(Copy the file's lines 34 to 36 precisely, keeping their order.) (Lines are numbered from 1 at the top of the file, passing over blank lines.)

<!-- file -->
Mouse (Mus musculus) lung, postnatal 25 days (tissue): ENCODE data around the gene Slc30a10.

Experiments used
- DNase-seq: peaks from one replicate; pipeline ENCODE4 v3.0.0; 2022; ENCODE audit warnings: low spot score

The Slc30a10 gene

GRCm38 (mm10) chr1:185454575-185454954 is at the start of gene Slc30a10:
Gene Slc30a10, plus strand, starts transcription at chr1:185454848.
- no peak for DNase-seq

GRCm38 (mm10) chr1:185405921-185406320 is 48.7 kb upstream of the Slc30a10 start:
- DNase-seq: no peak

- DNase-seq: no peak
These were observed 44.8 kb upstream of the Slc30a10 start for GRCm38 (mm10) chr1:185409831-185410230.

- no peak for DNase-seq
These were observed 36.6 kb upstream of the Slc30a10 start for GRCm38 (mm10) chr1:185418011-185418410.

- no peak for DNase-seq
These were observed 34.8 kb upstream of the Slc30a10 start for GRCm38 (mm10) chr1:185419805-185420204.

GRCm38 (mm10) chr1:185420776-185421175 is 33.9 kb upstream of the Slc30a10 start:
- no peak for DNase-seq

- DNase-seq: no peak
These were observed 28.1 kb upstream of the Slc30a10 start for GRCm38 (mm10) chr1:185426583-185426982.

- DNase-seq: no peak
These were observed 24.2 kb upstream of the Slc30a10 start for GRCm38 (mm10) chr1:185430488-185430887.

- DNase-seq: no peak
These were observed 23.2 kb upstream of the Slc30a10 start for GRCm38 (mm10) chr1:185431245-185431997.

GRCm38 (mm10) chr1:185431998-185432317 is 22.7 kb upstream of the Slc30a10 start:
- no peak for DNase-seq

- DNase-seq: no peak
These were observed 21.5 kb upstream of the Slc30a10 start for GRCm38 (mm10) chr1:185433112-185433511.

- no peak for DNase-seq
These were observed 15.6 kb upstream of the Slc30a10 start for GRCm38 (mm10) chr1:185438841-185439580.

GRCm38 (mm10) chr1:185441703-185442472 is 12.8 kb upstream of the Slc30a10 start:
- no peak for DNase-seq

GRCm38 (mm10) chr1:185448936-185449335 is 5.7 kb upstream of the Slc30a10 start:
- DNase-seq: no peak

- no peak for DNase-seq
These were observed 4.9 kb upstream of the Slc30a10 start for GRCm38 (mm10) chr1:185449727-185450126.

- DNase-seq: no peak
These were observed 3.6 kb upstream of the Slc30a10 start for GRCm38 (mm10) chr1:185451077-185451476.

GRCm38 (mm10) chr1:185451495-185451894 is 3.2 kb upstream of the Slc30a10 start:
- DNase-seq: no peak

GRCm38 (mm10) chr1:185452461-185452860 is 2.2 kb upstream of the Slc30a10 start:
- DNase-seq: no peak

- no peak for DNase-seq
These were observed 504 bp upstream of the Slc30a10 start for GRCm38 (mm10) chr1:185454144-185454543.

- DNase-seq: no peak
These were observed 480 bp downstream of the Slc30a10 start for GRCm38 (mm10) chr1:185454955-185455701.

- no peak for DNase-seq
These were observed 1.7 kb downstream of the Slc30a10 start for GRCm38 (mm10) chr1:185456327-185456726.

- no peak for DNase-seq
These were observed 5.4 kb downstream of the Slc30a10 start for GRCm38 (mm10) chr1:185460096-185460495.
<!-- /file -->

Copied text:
- no peak for DNase-seq
These were observed 4.9 kb upstream of the Slc30a10 start for GRCm38 (mm10) chr1:185449727-185450126.

- DNase-seq: no peak